President and vice-chancellor of Ontario Tech University in Oshawa, Ont.
Want to be a tech entrepreneur? The sage wisdom is to start by solving a problem.
That is what university students Hamayal Choudhry and Samin Khan did. Through their startup smartARM, they created a 3D-printed robotic prosthetic hand for amputees that costs less than $1,000. The smartARM team competed in and won the worldwide competition, Microsoft Imagine Cup, becoming the first team to bring the award to Canada. The bionic arm invention by smartARM is a great example of tech with a social conscience.
Traditionally, the primary goal of a business is to maximize wealth for shareholders. Those days are long gone. For a business to be sustainable, it has to retain its social licence and contribute positively to the community. As Salesforce CEO Marc Benioff said in a recent interview, tech companies need to shift from a money-centric world view to one that focuses on making a positive impact.
As we prepare students for the 21st century, we have a responsibility as higher education institutions to develop leaders who are driven to better the community, both locally and globally. Here are some guiding tips.
Equipping student entrepreneurs for the future
Student entrepreneurs have the potential to be great change-makers. Provided with the opportunities, tools and mentorship, they are a force not to be underestimated.
That is not to say that all will become serial entrepreneurs, but we need creative thinking in organizations in every sector of our economy. One great example is Ontario Tech University student Yasin Othman, who, while on a journey with friends in East Africa, realized the dire need for clean drinking water in the region. He used the trip to make a documentary film about this issue. With funding from Brilliant Catalyst, the university’s on-campus collaboration and idea collision space, and a crowdfunding campaign, Othman and his partners were able to establish their startup Rootworks. They are working to provide rural communities in Somalia and Ethiopia with access to clean drinking water by building sand dams. The really cool part is that they are doing so by applying their talents in filmmaking to crowdsource funding for an innovative take on a daunting social problem. In both Choudhry and Khan’s prosthetic arm and Othman’s film, these young minds used technology to address vexing social problems.
Addressing tech’s ethical implications
Today, we have a collective responsibility to explore and research the implications of tech, both positive and negative. That means asking the hard questions: What are the ethical implications of tech? How will it compromise our privacy? How do we address hate bias and extremism on the Web and in social media? What are the biases built into AI?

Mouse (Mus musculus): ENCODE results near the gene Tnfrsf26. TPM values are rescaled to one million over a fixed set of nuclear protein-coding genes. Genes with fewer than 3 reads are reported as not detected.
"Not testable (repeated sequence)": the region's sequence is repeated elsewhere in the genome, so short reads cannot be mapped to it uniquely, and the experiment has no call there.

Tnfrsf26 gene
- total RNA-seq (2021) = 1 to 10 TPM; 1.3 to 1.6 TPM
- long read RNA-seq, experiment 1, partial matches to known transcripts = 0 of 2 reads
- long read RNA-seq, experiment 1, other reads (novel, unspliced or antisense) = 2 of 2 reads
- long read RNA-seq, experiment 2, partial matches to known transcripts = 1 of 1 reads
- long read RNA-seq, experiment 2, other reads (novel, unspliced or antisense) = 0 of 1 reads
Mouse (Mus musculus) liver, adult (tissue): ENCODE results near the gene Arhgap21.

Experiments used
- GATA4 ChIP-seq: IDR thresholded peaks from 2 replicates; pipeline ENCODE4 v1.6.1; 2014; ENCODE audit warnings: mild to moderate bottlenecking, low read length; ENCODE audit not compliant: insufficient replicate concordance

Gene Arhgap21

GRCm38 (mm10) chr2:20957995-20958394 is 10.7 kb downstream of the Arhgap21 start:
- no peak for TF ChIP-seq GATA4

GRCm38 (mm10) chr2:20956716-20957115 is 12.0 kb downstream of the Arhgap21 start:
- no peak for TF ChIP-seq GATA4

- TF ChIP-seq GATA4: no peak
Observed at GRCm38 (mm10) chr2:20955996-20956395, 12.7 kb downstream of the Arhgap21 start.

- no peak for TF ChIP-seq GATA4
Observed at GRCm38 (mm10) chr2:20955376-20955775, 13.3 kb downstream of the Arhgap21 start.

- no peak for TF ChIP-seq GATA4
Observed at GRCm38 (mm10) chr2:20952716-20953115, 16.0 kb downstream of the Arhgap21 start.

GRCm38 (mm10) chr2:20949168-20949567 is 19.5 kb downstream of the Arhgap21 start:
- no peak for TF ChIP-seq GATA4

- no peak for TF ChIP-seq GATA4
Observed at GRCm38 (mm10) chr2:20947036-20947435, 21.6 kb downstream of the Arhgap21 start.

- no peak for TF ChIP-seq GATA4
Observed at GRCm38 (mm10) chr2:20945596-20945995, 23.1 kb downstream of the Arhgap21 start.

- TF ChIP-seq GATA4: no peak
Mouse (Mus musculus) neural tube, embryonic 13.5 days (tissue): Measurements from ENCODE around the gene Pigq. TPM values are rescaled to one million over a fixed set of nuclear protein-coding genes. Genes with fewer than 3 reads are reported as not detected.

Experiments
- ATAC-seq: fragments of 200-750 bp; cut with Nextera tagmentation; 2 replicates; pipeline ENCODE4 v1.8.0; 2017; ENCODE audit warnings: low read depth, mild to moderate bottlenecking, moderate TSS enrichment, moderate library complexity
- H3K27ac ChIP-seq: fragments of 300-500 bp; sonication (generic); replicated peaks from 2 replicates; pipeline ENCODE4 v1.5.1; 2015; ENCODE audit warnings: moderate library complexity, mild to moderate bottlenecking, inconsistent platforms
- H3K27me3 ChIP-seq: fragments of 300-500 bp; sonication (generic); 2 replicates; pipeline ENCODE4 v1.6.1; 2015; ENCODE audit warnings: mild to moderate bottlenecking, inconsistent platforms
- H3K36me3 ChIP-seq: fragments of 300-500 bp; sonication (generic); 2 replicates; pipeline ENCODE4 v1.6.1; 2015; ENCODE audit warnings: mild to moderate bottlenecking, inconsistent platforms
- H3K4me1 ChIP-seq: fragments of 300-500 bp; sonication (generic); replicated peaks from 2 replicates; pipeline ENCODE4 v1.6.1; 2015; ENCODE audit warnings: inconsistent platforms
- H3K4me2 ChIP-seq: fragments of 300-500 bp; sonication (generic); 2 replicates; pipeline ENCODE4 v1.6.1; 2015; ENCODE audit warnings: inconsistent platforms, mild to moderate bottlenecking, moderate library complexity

Answers to these questions will be found when we give under-represented scholars in the “tech” world, such as philosophers, educators and humanities and social scientists of all stripes, licence to consider themselves key voices in the discourse. Fewer people are now fixated on when the next iPhone is coming out, but people do have grave concerns over whether AI will take their jobs, and whether their privacy is being breached just because they carry a smartphone.
Influence industry to support tech with a conscience
The allure of the gadget or gizmo is not going to fade away easily. There will be profits to be made from early adopters of new technology.
But the tsunami of new tech is about how self-driving cars will keep our children and grandchildren safe. It is about how to ensure that the insatiable production and collection of data has safeguards and regulations.
Smart tech is tech that improves the human condition.
Collaborating with businesses on work-integrated-learning placements is a great opportunity for higher education institutions to influence businesses to have a positive impact. In particular, we send top-notch groups of students from interdisciplinary backgrounds (picture an engineer working with a political science major, a kinesiologist and a game developer) to approach problems in organizations in a manner where tech can be used for good.
Our students are digital natives – they don’t need to be told of the downsides of tech, and by supporting our students, we are dispatching agents of innovation and social change into the workplace. In return, students gain valuable hands-on experience while realizing their voice matters. It’s a win-win for both.
Building tech with a social conscience sometimes manifests itself through local outreach events, where students volunteer their time to teach kids how to code. Embedded in those coding lessons is “what are you trying to solve with the code in the first place?” Let’s stop talking about tech as though it’s always “progress.” Tech with a conscience requires a deliberate strategy and takes hard work.
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